In a recent interview with Samantha Burton for Bitch, Kenyan writer-director Wanuri Kahiu recalled a lovely endorsement she received from a film festival attendant in Zanzibar. Speaking of her 2009 short Pumzi, he said:
“If you ask everybody here, ‘What exactly happened in that film?’ they wouldn’t be able to tell you. But if you ask everybody here, ‘What was that film about?’ they would be able to tell you.”
I’d like to talk to the man quoted above—as well as Kahiu—because I’m not sure if I know what this film is about. It’s easy to summarize. Pumzi, which is the Kiswahili term for “air”, takes place in a subterranean East African territory called the Maitu Community 35 years after World War III, which was an apocalyptic global fight for water that resulted in Earth’s inhabitants retreating below ground.
The film begins with a dream, which may be a nostalgic yearning for a time of greater ecological sustainability. A young woman reaches out to a tree backlit with the sun’s warm glow. Just as it seems within her grasp, a monitor calmly warns the dreamer, scientist Asha (Kudzani Moswela), “Dream Detected: Take Your Dream Suppressants.” The changing color palette represents Asha’s transition from waking life to reality, as the vivid blues and yellows of Asha’s dreamscape are replaced by a monochromatic color palette of browns and grays. She wakes up and relieves herself in a communal bathroom. Her urine is filtered, collected, and recycled so that it can immediately be reused as suitable drinking water. This sequence wordlessly illustrates that water has become a precious resource in this world.
Later, Asha discovers a sprouting seed. She brings the development to her superiors’ attention. They demand that she abandon the project. But Asha recognizes that this ecological growth is an important, potentially transformative development and defiantly escapes the Maitu Community so she can plant the seed above ground. Dressed in a pink and purple wrap that seems as much a challenge to her grey uniform as to the sun’s oppressive heat, Asha treks to find a plot for her seedling to take root. She finds the tree from her dream, now dead from a lack of nourishment. She makes a bold act of faith by planting her seedling in the ground, even wringing sweat from her shirt to give it enough water to grow. The film ends with her curled up next to her seedling, as the two become a young tree.
I seem to diametrically oppose the filmgoer Kahiu quotes above. I just told you what happened in the film, but I’m not sure if that means I know what the film is about. If pressed, I’d opine that the film is about humankind seeking regeneration despite scarce resources and the grim promise of a bleak future. It’s a film about hope. It’s also science fiction. But I’m interpreting this as a Western white feminist from the United States.
Many—all?—of my reference points come from this cultural perspective. So I could make comparisons between Pumzi and Octavia Butler’s work (and Butler’s influence on Janelle Monáe), but in doing so I risk suggesting that an Kenyan filmmaker’s work has the same perspectives and investments in the struggle for human survival as an African-American science fiction writer. (I could also be cute and point out that the Talking Heads’ “Air” addresses how the elements can kill you.) Making the obvious comparison to the South African science fiction thriller District 9 gets us a little bit closer but is an insufficient, potentially offensive comparison. All of these linkages are essentialisms from a Western white female purview. In speaking about this film, I worry about speaking for this film.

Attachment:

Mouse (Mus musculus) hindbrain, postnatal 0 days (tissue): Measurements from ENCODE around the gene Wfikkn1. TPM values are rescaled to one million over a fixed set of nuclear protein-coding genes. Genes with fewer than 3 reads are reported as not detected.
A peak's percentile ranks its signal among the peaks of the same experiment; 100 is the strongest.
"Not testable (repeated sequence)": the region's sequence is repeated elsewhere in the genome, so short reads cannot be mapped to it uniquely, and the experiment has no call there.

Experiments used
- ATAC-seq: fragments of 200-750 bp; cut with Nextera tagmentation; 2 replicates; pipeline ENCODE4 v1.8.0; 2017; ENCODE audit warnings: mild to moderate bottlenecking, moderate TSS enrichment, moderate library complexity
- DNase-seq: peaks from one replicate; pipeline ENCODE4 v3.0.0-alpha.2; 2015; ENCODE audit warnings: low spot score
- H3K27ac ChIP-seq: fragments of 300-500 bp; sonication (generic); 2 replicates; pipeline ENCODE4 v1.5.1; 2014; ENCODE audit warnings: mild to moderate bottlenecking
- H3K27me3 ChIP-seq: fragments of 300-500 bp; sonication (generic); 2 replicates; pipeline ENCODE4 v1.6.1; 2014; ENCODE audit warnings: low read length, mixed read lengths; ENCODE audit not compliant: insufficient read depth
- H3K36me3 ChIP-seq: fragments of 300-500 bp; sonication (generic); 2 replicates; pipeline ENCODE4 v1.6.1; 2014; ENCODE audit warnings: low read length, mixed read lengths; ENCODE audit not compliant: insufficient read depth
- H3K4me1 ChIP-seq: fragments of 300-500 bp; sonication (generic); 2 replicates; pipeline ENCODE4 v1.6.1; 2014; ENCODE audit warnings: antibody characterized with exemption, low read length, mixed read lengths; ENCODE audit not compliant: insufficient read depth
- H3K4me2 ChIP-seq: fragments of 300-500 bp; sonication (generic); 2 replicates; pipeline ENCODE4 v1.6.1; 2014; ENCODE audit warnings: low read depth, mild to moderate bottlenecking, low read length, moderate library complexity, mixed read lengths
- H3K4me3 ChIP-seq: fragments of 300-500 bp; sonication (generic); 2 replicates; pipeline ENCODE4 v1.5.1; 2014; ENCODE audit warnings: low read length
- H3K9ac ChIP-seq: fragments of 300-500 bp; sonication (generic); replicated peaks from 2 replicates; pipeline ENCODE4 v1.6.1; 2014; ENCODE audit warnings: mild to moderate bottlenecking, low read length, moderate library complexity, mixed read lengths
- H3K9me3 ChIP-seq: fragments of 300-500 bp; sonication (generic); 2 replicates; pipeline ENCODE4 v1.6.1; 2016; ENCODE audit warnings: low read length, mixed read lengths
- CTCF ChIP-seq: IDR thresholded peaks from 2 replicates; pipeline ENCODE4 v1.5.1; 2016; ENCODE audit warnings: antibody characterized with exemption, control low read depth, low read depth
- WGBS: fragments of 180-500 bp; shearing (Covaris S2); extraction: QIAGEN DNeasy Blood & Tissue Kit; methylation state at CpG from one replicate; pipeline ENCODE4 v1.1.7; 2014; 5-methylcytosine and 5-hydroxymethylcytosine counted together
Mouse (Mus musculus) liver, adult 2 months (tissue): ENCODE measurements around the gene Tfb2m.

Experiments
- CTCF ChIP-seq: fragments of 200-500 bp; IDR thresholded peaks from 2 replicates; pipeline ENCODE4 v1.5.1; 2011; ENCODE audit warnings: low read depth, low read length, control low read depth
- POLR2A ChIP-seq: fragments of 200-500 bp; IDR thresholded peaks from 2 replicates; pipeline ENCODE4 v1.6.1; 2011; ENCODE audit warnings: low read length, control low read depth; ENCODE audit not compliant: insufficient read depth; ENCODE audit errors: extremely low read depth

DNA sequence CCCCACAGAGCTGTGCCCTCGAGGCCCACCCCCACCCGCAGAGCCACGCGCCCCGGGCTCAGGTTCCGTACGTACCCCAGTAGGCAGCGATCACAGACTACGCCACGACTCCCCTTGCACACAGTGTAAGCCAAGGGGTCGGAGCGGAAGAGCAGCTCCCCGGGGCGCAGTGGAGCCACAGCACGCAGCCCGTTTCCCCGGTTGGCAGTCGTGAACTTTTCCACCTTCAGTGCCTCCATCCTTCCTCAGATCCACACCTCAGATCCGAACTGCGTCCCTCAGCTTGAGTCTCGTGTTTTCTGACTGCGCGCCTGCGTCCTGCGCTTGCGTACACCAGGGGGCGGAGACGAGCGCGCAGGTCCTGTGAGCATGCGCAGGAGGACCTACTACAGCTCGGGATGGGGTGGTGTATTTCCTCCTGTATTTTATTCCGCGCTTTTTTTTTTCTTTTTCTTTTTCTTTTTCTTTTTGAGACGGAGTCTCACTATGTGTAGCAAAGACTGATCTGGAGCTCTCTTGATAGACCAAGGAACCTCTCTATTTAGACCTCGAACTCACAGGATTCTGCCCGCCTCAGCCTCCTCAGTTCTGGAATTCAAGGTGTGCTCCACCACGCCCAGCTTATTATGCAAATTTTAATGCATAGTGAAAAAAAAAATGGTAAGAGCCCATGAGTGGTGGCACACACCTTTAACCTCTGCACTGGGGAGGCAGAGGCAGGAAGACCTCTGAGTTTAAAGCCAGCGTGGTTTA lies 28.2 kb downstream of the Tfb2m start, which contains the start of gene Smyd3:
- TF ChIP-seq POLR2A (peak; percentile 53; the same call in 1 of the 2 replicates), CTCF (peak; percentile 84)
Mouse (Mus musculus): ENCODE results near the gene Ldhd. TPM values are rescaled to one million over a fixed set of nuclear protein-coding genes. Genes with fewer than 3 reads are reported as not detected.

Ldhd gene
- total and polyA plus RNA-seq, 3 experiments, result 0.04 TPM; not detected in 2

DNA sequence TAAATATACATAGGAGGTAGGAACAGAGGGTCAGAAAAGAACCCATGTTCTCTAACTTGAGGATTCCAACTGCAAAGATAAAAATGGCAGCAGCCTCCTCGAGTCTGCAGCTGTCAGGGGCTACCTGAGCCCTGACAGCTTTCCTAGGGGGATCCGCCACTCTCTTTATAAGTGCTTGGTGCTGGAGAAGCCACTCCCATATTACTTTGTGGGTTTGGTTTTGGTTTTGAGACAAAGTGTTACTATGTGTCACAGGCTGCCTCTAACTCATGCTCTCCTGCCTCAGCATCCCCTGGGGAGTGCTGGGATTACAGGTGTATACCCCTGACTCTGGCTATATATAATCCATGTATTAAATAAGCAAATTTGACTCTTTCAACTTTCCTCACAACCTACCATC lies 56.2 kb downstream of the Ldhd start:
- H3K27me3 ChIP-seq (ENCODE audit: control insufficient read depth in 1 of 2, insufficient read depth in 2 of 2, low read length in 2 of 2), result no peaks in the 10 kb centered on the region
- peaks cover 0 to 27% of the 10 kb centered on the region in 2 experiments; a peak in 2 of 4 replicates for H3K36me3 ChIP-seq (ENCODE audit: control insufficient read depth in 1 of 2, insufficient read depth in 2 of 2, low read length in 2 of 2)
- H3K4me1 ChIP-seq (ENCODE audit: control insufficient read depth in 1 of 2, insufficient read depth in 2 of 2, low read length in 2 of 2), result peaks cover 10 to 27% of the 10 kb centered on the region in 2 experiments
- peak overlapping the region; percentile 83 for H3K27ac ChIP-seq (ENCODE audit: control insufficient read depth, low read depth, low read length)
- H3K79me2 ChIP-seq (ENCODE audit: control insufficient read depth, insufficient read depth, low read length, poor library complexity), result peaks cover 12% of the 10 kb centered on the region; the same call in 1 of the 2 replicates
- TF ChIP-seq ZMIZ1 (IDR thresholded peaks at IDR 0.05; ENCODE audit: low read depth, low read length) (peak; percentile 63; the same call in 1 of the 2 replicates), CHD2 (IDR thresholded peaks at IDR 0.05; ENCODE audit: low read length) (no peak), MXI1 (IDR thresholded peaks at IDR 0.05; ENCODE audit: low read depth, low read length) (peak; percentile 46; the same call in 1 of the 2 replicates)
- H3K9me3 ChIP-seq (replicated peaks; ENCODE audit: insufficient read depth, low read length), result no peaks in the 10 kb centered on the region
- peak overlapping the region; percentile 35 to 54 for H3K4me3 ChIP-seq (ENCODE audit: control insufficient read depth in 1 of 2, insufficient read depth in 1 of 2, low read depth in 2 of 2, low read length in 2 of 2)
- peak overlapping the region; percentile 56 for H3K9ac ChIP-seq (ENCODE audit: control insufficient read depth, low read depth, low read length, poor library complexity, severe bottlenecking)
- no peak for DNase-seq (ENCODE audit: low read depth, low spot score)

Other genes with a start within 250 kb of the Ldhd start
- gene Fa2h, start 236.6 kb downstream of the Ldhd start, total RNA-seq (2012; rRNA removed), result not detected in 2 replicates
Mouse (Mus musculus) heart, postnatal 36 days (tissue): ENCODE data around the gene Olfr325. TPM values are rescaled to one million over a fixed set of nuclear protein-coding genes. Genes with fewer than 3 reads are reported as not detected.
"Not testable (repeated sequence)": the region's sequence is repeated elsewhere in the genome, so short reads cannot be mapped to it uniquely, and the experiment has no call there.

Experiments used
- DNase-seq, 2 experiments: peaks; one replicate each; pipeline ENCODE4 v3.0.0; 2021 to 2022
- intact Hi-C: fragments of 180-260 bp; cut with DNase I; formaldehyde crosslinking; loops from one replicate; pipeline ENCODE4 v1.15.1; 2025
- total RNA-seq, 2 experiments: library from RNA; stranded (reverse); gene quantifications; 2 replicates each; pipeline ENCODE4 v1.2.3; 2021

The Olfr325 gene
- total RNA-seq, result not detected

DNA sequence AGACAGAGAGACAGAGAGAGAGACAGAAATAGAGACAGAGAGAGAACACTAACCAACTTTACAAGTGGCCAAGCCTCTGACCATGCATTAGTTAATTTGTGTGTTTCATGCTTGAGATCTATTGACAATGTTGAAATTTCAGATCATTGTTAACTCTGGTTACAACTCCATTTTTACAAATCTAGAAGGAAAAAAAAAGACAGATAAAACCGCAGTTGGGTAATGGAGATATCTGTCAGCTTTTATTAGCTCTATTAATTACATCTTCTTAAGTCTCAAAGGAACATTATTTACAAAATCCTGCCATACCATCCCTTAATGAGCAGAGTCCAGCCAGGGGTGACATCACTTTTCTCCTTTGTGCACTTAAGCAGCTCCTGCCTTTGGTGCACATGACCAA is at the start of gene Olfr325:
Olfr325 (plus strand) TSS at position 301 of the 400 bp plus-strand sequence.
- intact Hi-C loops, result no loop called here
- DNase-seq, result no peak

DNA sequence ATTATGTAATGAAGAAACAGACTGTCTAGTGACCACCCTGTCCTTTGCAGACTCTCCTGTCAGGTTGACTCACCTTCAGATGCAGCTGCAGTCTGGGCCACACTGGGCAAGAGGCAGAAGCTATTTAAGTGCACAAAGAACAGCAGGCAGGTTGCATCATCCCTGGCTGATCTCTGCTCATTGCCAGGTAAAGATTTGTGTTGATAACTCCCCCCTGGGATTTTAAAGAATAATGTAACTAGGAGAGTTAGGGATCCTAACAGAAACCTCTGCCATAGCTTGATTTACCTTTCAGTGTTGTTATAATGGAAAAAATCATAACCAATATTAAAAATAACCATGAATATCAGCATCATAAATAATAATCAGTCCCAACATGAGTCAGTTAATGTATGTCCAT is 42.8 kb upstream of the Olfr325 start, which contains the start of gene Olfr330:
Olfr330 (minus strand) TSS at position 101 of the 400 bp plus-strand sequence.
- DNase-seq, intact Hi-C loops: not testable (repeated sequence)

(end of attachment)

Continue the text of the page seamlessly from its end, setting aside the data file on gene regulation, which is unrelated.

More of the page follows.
One aspect of the film that I believe I am entirely unqualified to address from a critical feminist perspective is Asha’s relationship with women. While men live in the Maitu Community, women seem to be in charge. Monitors like the one that woke up Asha at the beginning of the film are present throughout the community, offering basic instructions and gentle yet stern correctives to Maitu citizens. Like many robots and cyborgs in science fiction, these monitors possess a female-coded speaking voice. All of Asha’s superiors are women as well. I’m not sure if these women report to a higher power. Nor do I want to assume that if they do, that the entity who oversees the Maitu Community is a literal, figurative, or spirtual manifestation of patriarchal authority. But I find it fascinating that gender, sexual, or racial difference are left unaddressed in Asha’s terse exchanges with these women. Honestly, I don’t know how to interpret these interactions and, once again, refuse to offer up a conclusive interpretation.
What I will say is that Kahiu’s Pumzi is a poetic, imaginative, and assured film that seems to suggest a universality with regard to the will of human existence while remaining opaque about its cultural politics. It is a film that doesn’t explain itself. If that simply means I find it impossible to conclusively say what the film is about, that seems to suggest that it is open to but not governed by interpretation. Perhaps I’m Othering Kahiu by equivocating. But I’d feel more comfortable having the film—which offers a universal tale in a place at once affixed to and in avoidance of historical and regional specificity—speak for itself. If that means it challenges those interpretations in the process, then I look forward to watching the artistic evolution of a filmmaker whose work initiates those kinds of responses.
Pumzi is streaming on Netflix Instant as part of Africa First: Volume One a collection of short films from contemporary African filmmakers.